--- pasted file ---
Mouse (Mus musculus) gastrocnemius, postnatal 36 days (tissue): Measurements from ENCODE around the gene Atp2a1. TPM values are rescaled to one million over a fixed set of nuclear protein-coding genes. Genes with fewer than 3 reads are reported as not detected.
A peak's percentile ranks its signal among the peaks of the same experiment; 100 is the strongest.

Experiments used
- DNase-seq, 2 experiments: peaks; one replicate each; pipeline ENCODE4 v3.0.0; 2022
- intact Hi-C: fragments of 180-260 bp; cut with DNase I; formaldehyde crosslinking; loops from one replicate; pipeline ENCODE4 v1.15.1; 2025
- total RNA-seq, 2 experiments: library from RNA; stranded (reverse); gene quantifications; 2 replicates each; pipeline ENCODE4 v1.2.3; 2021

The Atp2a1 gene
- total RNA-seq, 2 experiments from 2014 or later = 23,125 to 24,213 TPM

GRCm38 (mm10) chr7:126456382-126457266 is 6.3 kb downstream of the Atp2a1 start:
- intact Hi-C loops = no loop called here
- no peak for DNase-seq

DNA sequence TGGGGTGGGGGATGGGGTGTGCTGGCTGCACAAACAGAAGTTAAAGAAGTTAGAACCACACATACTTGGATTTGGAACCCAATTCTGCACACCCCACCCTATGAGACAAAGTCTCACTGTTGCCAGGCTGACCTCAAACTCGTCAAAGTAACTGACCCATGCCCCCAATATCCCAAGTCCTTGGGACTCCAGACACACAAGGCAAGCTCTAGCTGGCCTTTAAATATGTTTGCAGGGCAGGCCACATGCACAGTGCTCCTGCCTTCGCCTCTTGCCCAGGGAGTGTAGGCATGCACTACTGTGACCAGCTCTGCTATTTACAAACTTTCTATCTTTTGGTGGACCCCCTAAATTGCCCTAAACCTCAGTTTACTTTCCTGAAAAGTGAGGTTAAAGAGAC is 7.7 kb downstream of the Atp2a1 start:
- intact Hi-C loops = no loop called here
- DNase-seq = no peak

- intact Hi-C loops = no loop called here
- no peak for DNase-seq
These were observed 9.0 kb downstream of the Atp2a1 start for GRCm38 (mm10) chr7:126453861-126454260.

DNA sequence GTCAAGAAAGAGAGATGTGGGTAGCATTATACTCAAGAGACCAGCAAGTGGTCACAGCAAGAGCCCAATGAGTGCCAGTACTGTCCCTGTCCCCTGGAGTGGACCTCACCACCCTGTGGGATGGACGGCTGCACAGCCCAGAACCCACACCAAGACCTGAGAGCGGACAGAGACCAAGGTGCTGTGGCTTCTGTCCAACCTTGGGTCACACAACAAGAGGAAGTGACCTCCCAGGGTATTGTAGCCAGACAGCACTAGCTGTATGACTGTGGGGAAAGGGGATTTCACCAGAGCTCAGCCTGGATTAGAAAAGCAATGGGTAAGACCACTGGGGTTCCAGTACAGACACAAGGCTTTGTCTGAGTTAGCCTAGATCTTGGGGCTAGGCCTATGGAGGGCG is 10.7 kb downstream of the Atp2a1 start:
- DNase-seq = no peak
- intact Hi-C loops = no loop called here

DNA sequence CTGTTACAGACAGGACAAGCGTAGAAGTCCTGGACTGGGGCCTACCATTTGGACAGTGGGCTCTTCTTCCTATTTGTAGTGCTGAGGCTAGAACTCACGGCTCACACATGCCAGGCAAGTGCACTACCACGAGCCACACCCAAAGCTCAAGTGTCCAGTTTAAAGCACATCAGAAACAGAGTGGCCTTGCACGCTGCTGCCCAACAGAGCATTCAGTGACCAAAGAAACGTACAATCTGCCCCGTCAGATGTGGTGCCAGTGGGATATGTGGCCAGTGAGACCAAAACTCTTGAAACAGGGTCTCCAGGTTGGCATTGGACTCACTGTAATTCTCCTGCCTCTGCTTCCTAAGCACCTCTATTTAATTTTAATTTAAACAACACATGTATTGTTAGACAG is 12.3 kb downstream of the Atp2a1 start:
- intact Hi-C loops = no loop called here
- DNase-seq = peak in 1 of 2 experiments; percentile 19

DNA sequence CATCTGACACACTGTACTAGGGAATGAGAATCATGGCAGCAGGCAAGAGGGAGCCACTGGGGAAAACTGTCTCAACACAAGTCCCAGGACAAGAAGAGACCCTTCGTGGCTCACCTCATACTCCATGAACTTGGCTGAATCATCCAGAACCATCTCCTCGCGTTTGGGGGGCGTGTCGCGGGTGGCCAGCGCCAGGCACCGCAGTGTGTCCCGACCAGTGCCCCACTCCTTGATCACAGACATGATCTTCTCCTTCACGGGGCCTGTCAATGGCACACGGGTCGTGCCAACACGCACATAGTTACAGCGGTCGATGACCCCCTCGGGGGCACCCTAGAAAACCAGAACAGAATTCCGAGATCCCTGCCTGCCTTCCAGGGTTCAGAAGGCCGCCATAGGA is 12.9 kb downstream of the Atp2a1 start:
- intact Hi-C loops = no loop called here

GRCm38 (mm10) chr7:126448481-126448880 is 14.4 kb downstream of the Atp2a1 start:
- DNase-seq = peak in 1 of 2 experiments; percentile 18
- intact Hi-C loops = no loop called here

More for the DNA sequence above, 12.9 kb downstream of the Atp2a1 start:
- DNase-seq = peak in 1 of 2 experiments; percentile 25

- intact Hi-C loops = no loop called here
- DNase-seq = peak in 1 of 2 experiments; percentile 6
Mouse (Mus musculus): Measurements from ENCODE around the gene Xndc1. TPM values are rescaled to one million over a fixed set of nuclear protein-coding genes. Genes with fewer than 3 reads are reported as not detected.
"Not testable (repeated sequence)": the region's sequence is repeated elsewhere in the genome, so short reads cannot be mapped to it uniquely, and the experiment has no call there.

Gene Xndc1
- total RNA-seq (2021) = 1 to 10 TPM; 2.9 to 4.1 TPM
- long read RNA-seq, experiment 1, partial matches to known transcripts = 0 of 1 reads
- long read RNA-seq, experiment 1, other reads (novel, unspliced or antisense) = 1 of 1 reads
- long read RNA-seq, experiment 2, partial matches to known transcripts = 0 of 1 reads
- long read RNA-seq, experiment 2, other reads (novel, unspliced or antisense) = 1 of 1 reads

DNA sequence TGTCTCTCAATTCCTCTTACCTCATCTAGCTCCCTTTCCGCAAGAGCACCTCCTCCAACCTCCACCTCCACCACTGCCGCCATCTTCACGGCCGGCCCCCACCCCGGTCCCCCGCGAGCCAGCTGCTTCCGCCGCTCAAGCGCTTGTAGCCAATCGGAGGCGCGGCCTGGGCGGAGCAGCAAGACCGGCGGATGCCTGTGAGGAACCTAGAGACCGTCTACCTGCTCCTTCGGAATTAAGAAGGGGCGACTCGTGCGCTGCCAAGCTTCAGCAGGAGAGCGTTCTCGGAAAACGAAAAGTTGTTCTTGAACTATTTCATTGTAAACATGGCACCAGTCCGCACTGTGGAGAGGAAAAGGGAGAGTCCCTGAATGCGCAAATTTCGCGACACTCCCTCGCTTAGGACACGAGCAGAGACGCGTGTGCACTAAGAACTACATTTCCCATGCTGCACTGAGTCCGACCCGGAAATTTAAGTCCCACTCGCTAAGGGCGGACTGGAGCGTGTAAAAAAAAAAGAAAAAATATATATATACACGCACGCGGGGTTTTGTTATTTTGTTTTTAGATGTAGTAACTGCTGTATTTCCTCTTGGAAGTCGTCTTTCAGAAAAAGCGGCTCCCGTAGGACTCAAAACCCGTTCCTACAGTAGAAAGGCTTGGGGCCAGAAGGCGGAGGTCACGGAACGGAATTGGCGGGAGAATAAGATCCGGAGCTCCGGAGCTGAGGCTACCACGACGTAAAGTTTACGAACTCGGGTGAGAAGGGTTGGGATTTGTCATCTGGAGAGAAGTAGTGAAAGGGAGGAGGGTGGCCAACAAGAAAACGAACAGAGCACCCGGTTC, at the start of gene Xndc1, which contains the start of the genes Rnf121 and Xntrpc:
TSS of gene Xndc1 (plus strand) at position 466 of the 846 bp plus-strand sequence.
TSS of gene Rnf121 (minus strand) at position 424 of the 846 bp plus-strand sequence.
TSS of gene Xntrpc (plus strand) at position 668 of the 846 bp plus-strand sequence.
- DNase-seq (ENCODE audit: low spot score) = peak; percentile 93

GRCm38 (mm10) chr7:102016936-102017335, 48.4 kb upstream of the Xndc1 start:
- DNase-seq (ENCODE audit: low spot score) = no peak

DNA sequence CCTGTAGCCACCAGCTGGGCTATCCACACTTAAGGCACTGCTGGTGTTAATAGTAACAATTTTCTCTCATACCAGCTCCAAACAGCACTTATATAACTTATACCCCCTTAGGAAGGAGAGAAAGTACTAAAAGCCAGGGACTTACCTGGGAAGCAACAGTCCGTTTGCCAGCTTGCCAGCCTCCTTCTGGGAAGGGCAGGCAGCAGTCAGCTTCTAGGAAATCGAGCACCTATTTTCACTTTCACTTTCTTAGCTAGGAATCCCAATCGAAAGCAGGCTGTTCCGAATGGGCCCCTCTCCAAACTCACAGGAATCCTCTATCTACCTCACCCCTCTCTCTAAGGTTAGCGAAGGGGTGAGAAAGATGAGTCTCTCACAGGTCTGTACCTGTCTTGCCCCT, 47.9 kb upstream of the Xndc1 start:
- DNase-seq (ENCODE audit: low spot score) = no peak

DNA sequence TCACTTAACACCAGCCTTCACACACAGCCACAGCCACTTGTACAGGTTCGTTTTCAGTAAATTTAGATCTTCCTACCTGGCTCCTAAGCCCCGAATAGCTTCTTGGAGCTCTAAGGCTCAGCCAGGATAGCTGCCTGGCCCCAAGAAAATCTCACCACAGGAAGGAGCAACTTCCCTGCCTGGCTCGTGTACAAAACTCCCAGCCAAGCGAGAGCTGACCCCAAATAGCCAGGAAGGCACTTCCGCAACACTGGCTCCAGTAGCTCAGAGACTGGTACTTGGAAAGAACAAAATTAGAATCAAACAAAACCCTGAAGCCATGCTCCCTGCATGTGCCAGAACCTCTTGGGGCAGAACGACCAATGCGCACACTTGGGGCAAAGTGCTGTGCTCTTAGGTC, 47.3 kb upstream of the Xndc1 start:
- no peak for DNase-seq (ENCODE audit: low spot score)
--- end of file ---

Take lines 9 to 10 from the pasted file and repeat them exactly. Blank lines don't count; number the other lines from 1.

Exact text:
GRCm38 (mm10) chr7:126456382-126457266 is 6.3 kb downstream of the Atp2a1 start:
- intact Hi-C loops = no loop called here